After taking office in August 2005, government forces targeted real or suspected FNL supporters, arresting, torturing and even summarily executing those suspected of belonging to or supporting the FNL.23 Although the age of criminal responsibility was 13, children as young as nine were detained on suspicion of collaborating with the FNL. Over 170 cases of detention of alleged FNL child soldiers were reported to ONUB between November 2005 and July 2006.24 In early 2007, 51 FNL child soldiers, including one aged 14, were in detention.25 Captured child soldiers were reportedly severely beaten in detention, some with metal bars and hammers. Some were denied medical attention until human rights groups intervened on their behalf.26 Captured child soldiers injured during combat were also denied medical treatment while in detention.27 In February 2007 the Minister of National Solidarity was reported to have declared that all children accused of FNL participation would be released.28 More than 67 children detained at Mpimba prison for alleged association with FNL were released in March.29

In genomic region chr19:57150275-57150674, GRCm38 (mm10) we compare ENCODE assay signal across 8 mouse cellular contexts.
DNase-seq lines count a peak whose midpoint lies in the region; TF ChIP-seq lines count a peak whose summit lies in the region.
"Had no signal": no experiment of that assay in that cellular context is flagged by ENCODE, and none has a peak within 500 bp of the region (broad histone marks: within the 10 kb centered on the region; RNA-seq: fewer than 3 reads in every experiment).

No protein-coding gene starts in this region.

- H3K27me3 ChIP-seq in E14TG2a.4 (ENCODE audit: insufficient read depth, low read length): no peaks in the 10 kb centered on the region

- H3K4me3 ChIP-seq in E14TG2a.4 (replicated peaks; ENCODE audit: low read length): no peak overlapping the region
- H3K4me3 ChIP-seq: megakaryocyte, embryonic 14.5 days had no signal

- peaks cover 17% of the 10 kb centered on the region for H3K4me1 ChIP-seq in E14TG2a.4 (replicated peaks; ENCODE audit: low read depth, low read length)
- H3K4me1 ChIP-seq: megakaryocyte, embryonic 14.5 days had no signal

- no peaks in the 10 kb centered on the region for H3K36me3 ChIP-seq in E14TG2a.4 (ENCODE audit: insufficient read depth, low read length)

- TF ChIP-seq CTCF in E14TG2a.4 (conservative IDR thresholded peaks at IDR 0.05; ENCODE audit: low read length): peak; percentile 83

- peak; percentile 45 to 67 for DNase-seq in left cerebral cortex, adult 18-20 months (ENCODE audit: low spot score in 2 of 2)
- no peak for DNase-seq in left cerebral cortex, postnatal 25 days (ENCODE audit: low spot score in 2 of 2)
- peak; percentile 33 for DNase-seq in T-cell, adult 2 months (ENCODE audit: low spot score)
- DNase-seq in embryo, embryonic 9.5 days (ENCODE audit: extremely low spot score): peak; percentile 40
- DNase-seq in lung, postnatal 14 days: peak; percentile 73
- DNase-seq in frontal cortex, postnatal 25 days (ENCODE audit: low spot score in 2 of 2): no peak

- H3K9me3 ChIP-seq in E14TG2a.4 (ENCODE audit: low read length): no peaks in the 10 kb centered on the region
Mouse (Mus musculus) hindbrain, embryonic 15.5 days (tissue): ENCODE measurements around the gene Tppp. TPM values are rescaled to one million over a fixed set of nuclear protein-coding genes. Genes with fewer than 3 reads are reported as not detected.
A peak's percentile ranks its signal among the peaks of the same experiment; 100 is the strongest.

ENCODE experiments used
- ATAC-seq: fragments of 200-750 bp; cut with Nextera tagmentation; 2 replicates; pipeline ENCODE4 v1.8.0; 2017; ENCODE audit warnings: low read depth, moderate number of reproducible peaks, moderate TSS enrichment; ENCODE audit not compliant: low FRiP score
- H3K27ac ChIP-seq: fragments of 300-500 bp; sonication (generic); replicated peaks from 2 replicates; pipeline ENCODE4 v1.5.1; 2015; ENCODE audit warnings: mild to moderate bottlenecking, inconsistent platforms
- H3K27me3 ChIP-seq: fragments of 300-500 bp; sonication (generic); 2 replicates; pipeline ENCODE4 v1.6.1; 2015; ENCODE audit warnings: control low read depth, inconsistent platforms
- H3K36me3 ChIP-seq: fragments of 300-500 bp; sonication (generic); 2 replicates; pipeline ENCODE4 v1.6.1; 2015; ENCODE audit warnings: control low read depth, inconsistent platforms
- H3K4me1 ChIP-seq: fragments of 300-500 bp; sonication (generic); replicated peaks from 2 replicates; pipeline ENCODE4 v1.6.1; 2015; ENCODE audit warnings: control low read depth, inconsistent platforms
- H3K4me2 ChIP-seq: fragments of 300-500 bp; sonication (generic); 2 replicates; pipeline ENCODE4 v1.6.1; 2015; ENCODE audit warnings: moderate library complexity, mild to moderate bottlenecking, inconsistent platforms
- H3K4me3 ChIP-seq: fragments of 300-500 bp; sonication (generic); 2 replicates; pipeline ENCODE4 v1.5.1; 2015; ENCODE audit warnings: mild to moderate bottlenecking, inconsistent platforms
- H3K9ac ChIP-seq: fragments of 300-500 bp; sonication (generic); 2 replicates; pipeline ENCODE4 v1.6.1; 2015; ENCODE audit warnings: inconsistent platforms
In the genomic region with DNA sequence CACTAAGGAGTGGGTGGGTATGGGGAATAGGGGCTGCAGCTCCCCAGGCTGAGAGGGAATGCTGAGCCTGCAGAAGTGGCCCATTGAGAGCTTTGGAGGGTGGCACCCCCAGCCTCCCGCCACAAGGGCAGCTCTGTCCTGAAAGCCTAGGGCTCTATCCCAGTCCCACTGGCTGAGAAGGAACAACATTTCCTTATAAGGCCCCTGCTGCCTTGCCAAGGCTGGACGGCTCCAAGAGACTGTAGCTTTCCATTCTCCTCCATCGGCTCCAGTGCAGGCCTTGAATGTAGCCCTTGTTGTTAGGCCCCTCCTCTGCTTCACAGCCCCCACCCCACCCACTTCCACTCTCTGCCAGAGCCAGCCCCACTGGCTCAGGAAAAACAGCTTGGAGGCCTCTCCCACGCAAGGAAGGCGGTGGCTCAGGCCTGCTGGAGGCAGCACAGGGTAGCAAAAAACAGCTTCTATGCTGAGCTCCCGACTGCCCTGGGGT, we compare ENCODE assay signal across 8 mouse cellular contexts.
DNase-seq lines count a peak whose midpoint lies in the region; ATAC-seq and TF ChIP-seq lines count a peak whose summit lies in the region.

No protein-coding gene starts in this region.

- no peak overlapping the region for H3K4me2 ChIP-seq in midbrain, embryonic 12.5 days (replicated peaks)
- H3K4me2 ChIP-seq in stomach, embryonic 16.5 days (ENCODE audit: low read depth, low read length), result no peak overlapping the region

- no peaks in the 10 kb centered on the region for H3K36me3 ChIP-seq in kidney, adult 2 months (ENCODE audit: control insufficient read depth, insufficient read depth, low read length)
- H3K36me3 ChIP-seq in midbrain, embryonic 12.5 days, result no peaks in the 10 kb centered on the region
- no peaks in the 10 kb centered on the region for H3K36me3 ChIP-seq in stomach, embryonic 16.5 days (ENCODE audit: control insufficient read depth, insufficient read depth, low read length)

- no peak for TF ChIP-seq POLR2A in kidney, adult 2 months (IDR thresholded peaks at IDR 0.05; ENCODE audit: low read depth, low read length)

Ramazani Nahimana, aged 16, was detained in November 2005 by the state intelligence agency after being identified by a former FNL combatant as a member of the FNL youth wing, the Patriotic Hutu Youth (Jeunesse patriotique hutu, JPH). He was reportedly severely beaten during his detention and was subsequently shot dead in the Kinama district of Bujumbura. The official version of events was that he had been shot either as he attempted to flee or in crossfire, although evidence at the scene strongly suggested he had been extrajudicially executed. No investigation into his death was carried out.30
The National Assembly on 28 January 2005 approved ratification of the Optional Protocol to the Convention on the Rights of the Child on the involvement of children in armed conflict. However, the instruments of ratification had not been deposited with the UN at the end of October 2007.